Somebody is lying in a very public way about a situation that can only be described as disturbing. Both Dalvin Cook and the woman with whom he had a relationship are referring to themselves as victims at the hands of the other.

Their versions of a 2020 domestic violence incident are polar opposites in accusations, and you know who doesn't know the truth? Me. You. The media. The Vikings. The NFL. Maybe even their lawyers.

None of us was present when whatever happened, happened. Only Cook and his former girlfriend, Gracelyn Trimble, and apparently two guests in Cook's Inver Grove Heights home.

Don't worry, though: Twitter got to the bottom of it Tuesday evening. That part of this ugly story stinks to high heaven.

The piecemeal rollout of details and images by league-affiliated media, news media, bloggers and social media created confusion about Cook's role. And part of that was by design. The story first reached public consumption in a shrewdly manipulated and underhanded way.

Cook's representatives contacted national media, specifically ESPN, to pass along their big headline: Cook was the victim of domestic abuse and extortion. The reaction to that one-sided story plastered on Twitter was swift and predictable.

People didn't just rush to judgment and pretend to know unequivocally what transpired in that house. They burst through the door as if their own house was on fire. Cook was the beneficiary of overwhelming sympathy.

The Star Tribune published a story soon after that included multiple days' worth of reporting on a lawsuit against Cook. The story included an interview with Trimble, who shared an entirely different version of events, and also the explanations and accusations from Cook's side.

Cook's team used a cozy league media partner with a massive audience to get their side out as soon as possible. They proactively offered a rebuttal to a lawsuit and news story that had not become public yet. Why? In part to create chaos and doubt.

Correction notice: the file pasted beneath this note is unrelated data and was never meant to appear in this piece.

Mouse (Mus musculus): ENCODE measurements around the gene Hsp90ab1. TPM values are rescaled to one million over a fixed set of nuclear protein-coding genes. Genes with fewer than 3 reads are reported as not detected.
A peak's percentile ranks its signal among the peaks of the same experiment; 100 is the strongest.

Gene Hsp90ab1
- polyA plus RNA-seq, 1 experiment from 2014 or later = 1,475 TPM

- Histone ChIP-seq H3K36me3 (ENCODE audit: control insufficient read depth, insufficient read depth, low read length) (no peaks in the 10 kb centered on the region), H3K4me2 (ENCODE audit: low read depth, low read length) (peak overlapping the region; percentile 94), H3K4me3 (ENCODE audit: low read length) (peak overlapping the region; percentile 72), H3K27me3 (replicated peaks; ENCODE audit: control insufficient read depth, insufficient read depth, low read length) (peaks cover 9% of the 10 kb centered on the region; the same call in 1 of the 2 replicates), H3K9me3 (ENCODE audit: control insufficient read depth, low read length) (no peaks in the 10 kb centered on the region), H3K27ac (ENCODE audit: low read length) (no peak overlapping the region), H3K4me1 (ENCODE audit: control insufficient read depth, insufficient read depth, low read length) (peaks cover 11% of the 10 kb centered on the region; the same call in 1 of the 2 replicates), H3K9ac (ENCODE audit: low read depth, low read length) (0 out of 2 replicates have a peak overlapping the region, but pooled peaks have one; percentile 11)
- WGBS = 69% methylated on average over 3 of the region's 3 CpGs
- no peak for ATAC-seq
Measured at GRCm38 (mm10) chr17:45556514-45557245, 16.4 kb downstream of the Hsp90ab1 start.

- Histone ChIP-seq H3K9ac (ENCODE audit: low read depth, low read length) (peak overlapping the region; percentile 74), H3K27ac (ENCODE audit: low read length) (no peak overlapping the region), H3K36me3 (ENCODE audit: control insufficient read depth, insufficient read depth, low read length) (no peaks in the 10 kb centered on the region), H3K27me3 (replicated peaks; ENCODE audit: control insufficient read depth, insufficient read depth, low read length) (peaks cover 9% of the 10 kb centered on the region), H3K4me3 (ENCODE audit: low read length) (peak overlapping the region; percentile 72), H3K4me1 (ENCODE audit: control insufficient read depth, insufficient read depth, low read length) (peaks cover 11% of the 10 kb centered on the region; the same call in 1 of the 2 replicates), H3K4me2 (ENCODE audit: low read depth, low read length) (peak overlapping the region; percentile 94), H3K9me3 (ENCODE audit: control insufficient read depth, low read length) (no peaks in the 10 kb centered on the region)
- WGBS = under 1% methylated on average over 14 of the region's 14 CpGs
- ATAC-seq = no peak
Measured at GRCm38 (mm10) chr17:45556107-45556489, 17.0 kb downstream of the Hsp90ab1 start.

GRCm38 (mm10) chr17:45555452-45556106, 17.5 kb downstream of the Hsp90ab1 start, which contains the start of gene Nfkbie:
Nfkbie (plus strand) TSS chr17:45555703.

The power, and pitfalls, of media and social media in shaping narratives were on full display.

Again, we don't know the truth about what happened. Maybe we'll learn one day whether the sympathy for Cook or the sympathy for Trimble was justified Tuesday night. I am not assigning or assuming guilt for either side.

But rather than attempt to sway public opinion and discredit Trimble through the media with shady tactics, Cook's camp should do what his accuser did if they feel his reputation has been damaged: Build a case and file a countersuit. A lawsuit carries more weight and credibility than issuing statements.

On Wednesday, Cook reiterated that he is the victim when he met with reporters. He also said he intends to play Sunday. He referred questions about specific details to his lawyer. Cook has been so forceful in asserting his innocence that he's inviting more scrutiny into the case.

The NFL will monitor the situation, but this is a civil lawsuit, not a criminal matter. Nobody has been arrested or charged with a crime. The allegations by both sides are serious, but the police have not been asked to get involved.

Vikings coach Mike Zimmer said he knows very little about the situation, framing it as "it is what it is." It seems dubious that a head coach would brush off a serious incident involving a star player without asking questions, but Zimmer clearly had no intention of sharing more than he needed to with reporters.

Perhaps this case gets resolved quietly in private. Publicly, people with a lot at stake will continue to sell versions of the story. Some readers and viewers will listen. Some had their minds made up after the first manipulated tweet.